Entertainment

Madness at TIFF's midnight screening of The Disaster Artist

Fans queue up to 10 hours to see James Franco's homage to The Room but mostly for eccentric auteur Tommy Wiseau.

Dave Franco as Greg Sestero and James Franco as Tommy Wiseau in The Disaster Artist.

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THE CANADIAN PRESS/Handout

Dave Franco as Greg Sestero and James Franco as Tommy Wiseau in The Disaster Artist.

In honour of what many consider the greatest worst movie ever made, zealous devotees of the cult classic The Room lined up for as long as 10 hours for a Midnight Madness glimpse at James Franco’s homage The Disaster Artist on Monday night.

As the Toronto International Film Festival queue wrapped around Ryerson Theatre, fans in custom The Room T-shirts clutched The Room-themed bobbleheads while a promotional team dressed in frizzy black Tommy Wiseau wigs distributed plastic spoons and toy footballs.

One woman walked up and down the line offering $300 for a pair of tickets to the hotly anticipated debut — and surprisingly few seemed to have their interest piqued.

Inside the theatre, another inflatable football bounced around the crowd before a hoarse Franco took the microphone to end the wait.

“Of any movie that has played Midnight Madness,” he bellowed, “this is the f—ing movie that should be playing Midnight Madness!”

Uninitiated? Don’t worry about it: 2003’s The Room was a bizarre indie drama about a doomed love triangle that starred and was written, directed, produced and financed by Wiseau, an endlessly eccentric showbiz outsider with a thick and untraceable accent, a mysteriously bottomless bank account and a love of serious drama.

Eventually, the film found an appreciative audience and became a favourite of both midnight movie buffs and celebrities, many of whom turn up in Franco’s starry, buzzed-about comedy, which casts the Oscar nominee as Wiseau himself and is based on a book of the same name by Wiseau’s co-star and real-life best friend, Greg Sestero.

Screening traditions include hurling plastic spoons, wearing poorly fitted tuxedos and tossing around a football.

“When the wave of spoons (first) happened above me, it was absolutely magical,” said Arnaud Weissenburger, an 18-year-old Ryerson student clad in a “Don’t Worry About It” T-shirt, remembering his first time seeing the movie. “It was one of the best experiences of my life.”

Weissenburger and five friends lined up at 4 p.m. for the midnight screening. To pass the time, they crowded around a laptop and watched The Room. One friend, Jon Loeppky, had become obsessed upon watching it as a 17-year-old.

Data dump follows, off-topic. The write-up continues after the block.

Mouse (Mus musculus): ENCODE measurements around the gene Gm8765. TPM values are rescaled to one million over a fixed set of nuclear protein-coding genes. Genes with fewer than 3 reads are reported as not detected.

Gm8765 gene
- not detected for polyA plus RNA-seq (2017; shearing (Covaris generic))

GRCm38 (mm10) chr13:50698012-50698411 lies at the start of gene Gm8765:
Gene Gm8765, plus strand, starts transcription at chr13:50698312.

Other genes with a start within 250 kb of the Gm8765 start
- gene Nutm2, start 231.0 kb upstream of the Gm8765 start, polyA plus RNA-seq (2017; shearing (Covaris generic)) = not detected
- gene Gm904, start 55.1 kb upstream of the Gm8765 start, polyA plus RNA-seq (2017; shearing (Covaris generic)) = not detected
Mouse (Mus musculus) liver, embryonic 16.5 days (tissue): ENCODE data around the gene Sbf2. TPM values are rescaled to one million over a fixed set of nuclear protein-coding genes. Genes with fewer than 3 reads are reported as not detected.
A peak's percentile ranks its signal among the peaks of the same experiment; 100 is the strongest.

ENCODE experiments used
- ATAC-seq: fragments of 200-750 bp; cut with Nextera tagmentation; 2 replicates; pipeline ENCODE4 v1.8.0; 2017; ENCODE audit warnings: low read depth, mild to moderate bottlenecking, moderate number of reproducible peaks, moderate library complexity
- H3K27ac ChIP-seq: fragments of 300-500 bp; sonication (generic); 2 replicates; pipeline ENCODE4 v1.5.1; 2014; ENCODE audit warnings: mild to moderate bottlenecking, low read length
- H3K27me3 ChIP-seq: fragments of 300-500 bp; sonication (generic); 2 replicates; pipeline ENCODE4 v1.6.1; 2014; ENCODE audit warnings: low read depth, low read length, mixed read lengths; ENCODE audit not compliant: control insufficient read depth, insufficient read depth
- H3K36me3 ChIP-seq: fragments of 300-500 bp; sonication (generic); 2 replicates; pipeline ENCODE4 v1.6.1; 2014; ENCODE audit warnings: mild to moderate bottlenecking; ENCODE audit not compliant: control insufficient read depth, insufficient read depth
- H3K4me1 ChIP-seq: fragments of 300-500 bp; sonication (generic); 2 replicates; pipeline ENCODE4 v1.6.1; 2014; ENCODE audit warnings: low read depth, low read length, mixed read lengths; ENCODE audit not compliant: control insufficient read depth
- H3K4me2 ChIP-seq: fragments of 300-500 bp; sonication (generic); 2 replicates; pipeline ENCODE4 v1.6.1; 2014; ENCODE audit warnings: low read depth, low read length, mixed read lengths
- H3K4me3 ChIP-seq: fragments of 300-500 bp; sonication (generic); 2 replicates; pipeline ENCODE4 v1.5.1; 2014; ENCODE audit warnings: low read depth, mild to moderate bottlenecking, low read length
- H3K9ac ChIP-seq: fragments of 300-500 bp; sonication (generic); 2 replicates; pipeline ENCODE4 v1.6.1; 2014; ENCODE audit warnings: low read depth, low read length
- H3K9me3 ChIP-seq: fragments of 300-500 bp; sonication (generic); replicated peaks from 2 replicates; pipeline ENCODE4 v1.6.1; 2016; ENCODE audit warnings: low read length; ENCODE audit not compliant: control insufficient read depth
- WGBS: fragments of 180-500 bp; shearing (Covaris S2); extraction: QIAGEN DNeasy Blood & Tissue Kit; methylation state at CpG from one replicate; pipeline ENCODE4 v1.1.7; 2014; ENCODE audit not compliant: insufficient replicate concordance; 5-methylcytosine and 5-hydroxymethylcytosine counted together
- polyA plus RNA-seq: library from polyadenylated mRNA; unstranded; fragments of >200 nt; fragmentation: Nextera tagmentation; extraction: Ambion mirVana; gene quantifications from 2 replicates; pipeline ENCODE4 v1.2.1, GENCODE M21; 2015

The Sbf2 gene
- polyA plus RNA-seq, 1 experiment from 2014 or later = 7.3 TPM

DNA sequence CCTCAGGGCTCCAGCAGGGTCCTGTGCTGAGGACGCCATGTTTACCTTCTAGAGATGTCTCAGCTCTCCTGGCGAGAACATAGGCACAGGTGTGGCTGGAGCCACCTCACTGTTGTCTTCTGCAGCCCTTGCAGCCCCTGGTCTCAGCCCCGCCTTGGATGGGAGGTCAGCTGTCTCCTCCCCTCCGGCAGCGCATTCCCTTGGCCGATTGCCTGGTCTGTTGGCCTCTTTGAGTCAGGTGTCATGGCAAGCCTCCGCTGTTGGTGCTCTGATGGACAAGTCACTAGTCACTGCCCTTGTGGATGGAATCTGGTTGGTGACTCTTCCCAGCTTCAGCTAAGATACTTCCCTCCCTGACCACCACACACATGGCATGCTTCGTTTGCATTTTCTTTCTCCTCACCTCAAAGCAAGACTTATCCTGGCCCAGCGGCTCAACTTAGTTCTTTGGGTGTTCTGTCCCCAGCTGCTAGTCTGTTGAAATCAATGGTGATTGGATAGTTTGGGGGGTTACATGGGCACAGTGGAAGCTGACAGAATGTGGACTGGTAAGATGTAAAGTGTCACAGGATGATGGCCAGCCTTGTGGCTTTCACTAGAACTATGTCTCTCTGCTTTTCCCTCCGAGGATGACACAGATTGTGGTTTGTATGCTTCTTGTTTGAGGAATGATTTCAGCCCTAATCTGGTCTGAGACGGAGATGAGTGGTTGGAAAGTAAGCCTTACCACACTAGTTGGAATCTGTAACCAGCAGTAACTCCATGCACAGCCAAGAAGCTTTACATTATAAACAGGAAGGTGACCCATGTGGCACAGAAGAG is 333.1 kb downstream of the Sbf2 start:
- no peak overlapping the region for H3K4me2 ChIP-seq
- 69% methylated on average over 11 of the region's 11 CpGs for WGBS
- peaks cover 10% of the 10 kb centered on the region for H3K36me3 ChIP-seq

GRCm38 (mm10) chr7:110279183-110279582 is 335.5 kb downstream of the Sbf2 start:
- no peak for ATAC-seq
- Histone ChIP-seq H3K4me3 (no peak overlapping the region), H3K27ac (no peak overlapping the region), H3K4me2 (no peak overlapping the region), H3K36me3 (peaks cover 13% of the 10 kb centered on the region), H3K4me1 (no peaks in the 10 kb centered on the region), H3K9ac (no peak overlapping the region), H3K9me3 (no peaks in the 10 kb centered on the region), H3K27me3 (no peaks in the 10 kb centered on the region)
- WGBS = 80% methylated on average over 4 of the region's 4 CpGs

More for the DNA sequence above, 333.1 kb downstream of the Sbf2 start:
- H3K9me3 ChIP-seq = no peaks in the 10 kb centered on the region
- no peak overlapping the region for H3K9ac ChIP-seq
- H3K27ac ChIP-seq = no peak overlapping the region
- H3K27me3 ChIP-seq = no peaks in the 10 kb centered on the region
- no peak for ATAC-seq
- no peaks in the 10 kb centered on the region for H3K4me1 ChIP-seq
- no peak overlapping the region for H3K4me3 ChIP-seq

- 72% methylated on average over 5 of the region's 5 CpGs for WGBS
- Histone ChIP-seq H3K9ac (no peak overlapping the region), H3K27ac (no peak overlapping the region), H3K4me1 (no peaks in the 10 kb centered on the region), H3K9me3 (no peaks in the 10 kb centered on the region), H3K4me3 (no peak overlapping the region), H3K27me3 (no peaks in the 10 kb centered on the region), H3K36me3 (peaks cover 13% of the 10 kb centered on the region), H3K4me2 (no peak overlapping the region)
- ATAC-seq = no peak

“I heard it was the worst movie ever made so I found it online, watched it, and at first I thought it was a porno,” said Loeppky, whose shirt featured Wiseau’s hunched torso and the quote: “Anyway, How Is Your Sex Life?”

“I Googled it to make sure it wasn’t, then I sat through the whole thing. I didn’t know what to make of it. Since then I’ve seen it 15 times. I think I have it almost memorized.”

No spoons or footballs flew once Monday’s screening got underway (the line to get the biggest response was Franco’s in-character “Hi doggy”). Afterward, Franco said he read Sestero’s book and felt “moved by these outsider artists trying to make it in a really hard business.”

Though Franco was joined onstage by brother Dave (who played Sestero), Alison Brie, Ari Graynor and Sestero, the star of the Q&A was Wiseau himself, clad in a vest, tie, dress shirt and typical array of belts.

After emerging to swelling applause, he introduced the rest of the cast and shot impromptu questions at them that they didn’t seem to know how to answer, like, “So what’chyou wanna say about Disaster Artist?”

A grinning Franco slid back and forth between his spot-on portrayal of Wiseau, recalling Wiseau’s original reaction to the idea of Franco playing him: “Ah, James I see your stuff. You do some good things, some bad things.”

Despite the way the movie relentlessly pokes fun at pretty much every aspect of Wiseau, he said he liked it “99.9 per cent,” objecting only to the depiction of his throwing around a football. He seemed rightfully convinced the film would only help the cause of bringing eyes to his mistake masterpiece.

“I love you all guys,” he told the crowd. “Thank you very much from the bottom of my heart.”

Seeing Wiseau in person seemed like the evening’s main event for many, but Navid Daraeifar and Erin Empey queued for eight hours without a ticket even though it wasn’t to be their first brush with him. Daraeifar recalled once meeting him at a screening of The Room at the Carlton, when Wiseau signed the “You’re Tearing Me Apart, Lisa” T-shirt he was wearing.

“He was just as weird as expected, which really made the movie even better,” Daraeifar recalled.

He’s probably seen the movie 60 times now. So why does it still hold such fascination?

“It’s hard to say,” he replied. “I don’t think you could ever plan to make something like this. It’s a comedy of errors. So many bad things had to happen to make it so perfect.

“It is the worst movie I’ve ever seen,” he added. “And I say that as a huge fan of it.”

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